U-M May Combine Agriculture, Biological Sciences Colleges

Talks have been going on for some time to merge the two colleges.

Published on: Sep 6, 2013

University of Minnesota officials announced this week that they will appoint a task force that will examine the potential creation of a new college for the U-M Twin Cities.

The college would integrate faculty and staff from the College of Food, Agricultural and Natural Resource Sciences and the College of Biological Sciences.

The retirement announcement from CBS Dean Robert Elde, along with Allen Levine's decision to step down as the dean of CFANS in June, and the appointment of Brian Buhr as interim dean, helped solidify the university's decision. Reportedly, the merger had been under discussion for some time by both Elde and Levine. Plus, the two colleges already have a number of cross-appointments and working alliances.

U-M May Combine Agriculture, Biological Sciences Colleges
U-M May Combine Agriculture, Biological Sciences Colleges

The appointment of a task force and the announcement of a process for seeking broad stakeholder input are expected in the coming weeks.

Buhr said that the exploration of closer alignment between the two colleges is consistent with "the synergy that already exists between the two colleges and the changing needs of stakeholders in agriculture and industry. Consideration of a new consolidated structure will position us more strongly to advance research and outreach to stakeholders and communities across the state and globally."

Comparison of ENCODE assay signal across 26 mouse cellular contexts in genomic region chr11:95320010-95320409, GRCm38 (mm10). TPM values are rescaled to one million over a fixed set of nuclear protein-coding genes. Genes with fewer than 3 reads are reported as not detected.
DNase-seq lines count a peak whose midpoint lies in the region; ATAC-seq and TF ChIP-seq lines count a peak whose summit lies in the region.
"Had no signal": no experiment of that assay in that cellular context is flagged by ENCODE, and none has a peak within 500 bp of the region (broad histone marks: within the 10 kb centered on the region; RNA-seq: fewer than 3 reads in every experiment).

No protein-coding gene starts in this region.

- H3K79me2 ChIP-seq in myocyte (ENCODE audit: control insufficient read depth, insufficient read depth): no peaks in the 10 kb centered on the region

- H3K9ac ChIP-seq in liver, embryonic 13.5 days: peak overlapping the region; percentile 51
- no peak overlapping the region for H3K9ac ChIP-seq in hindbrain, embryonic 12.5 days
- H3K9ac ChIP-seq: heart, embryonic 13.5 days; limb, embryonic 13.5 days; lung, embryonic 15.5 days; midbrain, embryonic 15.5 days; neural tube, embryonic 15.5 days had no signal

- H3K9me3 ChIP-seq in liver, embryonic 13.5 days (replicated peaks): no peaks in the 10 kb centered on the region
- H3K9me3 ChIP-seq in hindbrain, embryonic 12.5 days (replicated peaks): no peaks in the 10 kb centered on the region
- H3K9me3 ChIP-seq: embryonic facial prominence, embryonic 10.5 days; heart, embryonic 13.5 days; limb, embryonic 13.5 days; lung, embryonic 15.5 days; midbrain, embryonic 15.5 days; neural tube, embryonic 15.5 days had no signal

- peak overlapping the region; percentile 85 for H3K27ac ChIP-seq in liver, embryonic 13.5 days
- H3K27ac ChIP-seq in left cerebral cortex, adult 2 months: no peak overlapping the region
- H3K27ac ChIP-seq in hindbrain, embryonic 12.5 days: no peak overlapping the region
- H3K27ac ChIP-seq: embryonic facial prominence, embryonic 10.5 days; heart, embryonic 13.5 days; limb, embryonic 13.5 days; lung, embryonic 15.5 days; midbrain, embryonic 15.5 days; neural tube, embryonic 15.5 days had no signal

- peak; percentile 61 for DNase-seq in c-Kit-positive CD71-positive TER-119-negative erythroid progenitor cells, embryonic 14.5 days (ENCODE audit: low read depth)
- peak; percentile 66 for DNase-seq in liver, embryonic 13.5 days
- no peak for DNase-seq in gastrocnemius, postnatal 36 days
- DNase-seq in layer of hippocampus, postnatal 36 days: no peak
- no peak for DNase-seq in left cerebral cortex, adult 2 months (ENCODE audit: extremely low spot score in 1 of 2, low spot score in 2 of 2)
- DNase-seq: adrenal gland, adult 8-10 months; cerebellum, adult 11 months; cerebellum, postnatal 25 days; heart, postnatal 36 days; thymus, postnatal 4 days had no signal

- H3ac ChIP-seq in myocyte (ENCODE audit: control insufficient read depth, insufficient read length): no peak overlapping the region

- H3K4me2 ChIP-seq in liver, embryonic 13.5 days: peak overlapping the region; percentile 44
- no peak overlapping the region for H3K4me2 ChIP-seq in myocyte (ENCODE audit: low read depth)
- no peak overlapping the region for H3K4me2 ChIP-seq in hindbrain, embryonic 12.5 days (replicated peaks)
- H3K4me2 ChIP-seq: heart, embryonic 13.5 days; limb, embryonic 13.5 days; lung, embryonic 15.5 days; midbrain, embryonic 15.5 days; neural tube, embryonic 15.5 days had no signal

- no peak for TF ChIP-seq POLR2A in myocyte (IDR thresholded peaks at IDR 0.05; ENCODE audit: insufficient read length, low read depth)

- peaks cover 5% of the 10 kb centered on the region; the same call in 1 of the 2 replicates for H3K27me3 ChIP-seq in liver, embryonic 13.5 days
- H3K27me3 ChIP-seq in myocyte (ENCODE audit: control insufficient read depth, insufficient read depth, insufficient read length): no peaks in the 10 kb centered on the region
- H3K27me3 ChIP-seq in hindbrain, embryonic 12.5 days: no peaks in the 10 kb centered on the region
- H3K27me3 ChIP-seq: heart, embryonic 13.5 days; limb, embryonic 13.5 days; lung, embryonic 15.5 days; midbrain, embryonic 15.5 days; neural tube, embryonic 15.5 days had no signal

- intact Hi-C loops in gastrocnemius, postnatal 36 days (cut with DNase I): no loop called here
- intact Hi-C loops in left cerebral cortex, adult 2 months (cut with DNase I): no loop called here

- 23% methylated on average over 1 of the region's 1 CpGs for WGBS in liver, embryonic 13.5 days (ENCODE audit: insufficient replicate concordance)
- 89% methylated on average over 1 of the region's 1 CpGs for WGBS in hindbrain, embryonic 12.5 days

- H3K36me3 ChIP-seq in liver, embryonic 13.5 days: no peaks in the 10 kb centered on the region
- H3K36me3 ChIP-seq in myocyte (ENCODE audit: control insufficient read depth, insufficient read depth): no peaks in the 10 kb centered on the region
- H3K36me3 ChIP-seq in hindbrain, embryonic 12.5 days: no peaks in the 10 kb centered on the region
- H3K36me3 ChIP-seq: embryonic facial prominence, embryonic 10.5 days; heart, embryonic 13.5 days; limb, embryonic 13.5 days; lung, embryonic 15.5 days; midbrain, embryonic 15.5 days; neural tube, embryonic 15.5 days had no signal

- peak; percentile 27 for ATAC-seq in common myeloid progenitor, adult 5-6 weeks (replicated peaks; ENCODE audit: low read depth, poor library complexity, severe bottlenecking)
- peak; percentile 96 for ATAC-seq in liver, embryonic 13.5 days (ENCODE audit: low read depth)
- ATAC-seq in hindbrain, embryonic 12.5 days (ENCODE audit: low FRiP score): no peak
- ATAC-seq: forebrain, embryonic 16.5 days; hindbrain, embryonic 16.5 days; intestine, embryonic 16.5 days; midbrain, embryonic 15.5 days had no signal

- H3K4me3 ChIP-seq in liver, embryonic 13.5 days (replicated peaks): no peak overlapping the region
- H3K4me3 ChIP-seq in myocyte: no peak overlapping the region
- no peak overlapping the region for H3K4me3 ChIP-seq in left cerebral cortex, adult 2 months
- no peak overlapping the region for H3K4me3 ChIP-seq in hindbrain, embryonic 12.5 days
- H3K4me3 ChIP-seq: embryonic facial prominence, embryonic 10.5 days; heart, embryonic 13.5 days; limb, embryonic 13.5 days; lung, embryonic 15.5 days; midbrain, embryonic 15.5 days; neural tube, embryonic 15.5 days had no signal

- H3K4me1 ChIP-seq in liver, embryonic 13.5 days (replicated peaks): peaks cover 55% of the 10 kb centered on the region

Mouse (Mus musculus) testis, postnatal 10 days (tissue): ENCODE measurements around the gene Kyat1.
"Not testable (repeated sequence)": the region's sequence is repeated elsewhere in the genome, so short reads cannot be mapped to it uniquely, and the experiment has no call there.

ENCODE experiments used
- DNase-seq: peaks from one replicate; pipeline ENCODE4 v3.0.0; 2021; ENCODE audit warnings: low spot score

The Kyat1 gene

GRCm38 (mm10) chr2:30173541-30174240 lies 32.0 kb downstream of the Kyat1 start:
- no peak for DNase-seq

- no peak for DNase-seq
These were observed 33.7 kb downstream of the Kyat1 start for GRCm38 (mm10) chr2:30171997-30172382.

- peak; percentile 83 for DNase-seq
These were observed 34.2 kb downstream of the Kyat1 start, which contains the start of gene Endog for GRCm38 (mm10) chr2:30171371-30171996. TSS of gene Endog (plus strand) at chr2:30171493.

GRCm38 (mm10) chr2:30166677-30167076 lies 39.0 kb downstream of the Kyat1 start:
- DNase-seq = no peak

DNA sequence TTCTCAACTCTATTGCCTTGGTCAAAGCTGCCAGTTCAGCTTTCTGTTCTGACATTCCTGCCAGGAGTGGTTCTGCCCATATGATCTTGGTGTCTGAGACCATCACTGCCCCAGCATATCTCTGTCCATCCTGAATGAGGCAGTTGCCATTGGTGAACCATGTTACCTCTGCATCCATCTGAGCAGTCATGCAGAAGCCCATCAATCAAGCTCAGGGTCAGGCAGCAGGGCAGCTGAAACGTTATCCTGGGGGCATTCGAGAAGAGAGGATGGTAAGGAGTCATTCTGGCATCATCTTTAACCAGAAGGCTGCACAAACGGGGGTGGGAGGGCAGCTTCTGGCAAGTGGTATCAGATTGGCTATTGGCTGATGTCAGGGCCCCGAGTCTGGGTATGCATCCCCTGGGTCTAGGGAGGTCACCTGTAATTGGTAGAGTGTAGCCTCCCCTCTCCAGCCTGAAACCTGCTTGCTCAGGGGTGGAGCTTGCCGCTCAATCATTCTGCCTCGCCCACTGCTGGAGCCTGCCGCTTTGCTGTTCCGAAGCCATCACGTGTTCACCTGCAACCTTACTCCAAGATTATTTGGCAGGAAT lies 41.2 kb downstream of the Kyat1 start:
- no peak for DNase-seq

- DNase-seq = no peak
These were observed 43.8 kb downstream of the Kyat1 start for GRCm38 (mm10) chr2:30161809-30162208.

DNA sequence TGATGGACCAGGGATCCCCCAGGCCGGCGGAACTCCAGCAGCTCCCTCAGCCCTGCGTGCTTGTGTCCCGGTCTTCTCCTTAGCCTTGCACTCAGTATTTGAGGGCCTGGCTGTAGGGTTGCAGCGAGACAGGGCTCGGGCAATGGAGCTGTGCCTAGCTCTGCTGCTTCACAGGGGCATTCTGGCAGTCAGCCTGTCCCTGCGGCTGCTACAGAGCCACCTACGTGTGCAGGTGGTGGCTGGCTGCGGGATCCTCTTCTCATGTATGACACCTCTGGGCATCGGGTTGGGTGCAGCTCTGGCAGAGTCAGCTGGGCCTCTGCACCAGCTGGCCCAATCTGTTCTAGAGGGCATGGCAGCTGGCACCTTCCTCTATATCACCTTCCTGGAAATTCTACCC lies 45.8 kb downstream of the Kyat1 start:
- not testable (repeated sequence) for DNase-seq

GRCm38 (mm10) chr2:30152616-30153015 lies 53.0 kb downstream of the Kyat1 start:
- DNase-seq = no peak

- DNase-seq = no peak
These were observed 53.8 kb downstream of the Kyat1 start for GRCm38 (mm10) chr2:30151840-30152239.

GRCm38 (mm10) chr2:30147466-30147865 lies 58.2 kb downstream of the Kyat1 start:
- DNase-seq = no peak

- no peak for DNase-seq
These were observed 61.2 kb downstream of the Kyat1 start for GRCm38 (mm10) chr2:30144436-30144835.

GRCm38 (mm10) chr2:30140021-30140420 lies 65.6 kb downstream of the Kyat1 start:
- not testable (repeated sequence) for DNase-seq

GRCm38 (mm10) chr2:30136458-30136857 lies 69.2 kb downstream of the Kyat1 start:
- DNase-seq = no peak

The consideration of a new college, a process supported by U President Eric Kaler, will be one of many conversations that will unfold in tandem with the broader strategic planning process on the Twin Cities campus. These efforts will help position the University of Minnesota for the future and advance the U's academic mission.

"The explosion of biological knowledge in the era of genomics has led to unprecedented opportunities," Elde said. "The enhanced collaboration between CFANS and CBS in a new college could strengthen the impact and excellence of our research, and better prepare students to translate basic knowledge into applied solutions to pressing problems in agriculture, environmental sciences, and medicine, among other areas."